Sign Language Interpreters
Student Agreement for Use of Sign Language Interpreter Accommodations:
Qualified Interpreters will be scheduled for students upon request.
Students should request services a minimum of two to four weeks before the start of each semester to allow the Disability Services office time to locate an appropriate interpreter.
The Disability Services office will make every effort to locate sign language interpreters for HOH/Deaf students.
How to Request This Service
Request your accommodations as soon as possible after you've registered for classes. Interpreters will be scheduled to start as soon as possible, but late requests for interpreters may mean that no assistance is available for the first two weeks of the semester.
An interpreter will be in class full-time. If you're taking a test during class, the interpreter may not stay the entire class period, but may if requested to do so. The interpreter should ask both you and the instructor if there will be any further need for services before leaving.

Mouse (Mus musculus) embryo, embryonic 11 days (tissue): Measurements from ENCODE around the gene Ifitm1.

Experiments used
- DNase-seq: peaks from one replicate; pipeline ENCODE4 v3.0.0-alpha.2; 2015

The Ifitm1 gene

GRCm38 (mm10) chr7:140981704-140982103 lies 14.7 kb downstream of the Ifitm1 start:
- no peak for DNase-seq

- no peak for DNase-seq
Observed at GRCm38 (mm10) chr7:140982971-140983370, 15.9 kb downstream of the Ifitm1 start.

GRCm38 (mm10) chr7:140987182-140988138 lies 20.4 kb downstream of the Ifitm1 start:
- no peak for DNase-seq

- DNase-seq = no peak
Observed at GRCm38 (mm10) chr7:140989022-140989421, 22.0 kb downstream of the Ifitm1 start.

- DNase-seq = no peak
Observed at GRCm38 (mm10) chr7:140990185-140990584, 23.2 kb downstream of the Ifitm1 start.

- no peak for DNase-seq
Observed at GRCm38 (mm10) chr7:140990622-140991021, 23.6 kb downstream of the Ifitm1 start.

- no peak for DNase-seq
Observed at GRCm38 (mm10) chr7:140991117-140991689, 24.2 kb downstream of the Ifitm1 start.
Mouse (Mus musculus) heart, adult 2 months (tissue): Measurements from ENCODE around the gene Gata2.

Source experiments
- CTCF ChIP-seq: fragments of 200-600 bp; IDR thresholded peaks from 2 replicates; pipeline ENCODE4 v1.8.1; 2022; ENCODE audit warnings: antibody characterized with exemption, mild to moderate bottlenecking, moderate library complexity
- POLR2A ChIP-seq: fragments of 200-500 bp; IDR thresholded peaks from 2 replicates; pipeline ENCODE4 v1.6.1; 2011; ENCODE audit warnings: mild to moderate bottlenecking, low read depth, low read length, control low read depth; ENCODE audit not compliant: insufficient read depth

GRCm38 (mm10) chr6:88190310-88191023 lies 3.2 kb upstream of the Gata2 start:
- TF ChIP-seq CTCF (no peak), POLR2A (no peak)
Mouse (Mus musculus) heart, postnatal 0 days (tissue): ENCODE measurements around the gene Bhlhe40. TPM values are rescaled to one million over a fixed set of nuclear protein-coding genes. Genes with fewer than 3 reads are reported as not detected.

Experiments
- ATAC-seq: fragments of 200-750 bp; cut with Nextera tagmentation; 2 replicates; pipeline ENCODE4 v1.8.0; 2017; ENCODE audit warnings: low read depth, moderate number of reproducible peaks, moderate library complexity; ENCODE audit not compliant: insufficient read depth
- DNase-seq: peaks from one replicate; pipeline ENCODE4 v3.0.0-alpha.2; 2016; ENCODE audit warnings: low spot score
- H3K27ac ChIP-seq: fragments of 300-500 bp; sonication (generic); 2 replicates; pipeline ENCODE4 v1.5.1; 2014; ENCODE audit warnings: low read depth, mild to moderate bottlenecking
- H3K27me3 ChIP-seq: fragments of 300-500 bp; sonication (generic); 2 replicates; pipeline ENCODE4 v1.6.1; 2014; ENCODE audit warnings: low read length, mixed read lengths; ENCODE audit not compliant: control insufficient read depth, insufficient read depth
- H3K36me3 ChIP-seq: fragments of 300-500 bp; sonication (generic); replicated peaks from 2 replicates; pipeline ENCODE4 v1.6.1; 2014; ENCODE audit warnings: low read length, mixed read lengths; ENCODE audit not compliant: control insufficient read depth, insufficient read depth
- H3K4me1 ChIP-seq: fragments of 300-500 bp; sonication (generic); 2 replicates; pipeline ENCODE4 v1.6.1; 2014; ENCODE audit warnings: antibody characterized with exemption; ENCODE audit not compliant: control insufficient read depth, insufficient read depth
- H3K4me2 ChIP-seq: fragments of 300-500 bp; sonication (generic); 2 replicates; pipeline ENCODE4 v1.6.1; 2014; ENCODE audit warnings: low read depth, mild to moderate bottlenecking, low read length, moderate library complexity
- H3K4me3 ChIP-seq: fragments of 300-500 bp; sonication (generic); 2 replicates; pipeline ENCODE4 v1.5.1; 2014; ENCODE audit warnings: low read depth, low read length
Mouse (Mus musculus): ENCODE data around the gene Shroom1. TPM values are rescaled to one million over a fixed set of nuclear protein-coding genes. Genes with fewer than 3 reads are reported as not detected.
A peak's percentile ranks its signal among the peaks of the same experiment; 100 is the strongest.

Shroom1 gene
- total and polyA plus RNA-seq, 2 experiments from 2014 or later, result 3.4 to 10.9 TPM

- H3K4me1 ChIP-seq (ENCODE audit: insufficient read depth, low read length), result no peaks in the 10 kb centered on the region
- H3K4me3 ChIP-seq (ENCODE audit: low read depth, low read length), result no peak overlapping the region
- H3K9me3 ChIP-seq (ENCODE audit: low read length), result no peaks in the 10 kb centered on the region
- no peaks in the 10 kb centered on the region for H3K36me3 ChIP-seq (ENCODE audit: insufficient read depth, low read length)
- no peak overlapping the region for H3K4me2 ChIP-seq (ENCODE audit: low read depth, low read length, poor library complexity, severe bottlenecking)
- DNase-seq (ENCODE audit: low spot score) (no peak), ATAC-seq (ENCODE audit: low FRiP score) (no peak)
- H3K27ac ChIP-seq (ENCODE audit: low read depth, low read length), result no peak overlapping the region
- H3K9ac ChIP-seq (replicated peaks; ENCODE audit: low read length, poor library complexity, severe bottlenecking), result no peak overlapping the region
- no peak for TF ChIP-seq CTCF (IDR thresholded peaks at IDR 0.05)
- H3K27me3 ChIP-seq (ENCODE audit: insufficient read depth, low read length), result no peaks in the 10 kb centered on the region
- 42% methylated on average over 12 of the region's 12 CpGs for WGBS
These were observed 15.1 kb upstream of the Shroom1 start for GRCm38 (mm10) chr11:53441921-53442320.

An interpreter will be in class full-time as needed (group projects, in-class assignments, etc.)
(For meetings or special activities) - If you need an interpreter for a meeting or special activity, you must request it at least 2 weeks in advance. You may contact Disability Services to make a request either by voice mail, TDD message, e-mail or fax. Be sure to include the purpose of the need (meeting with instructor, etc.), the date and time needed, and location where the interpreter should meet you.
Late to Class
Your interpreter will wait for you 10 minutes per hour of class (90 minute class="15" minute wait, 3 hour class=30 minute wait, etc.) After that time, the interpreter will leave. If you don't call in, this will be counted as a No-Show.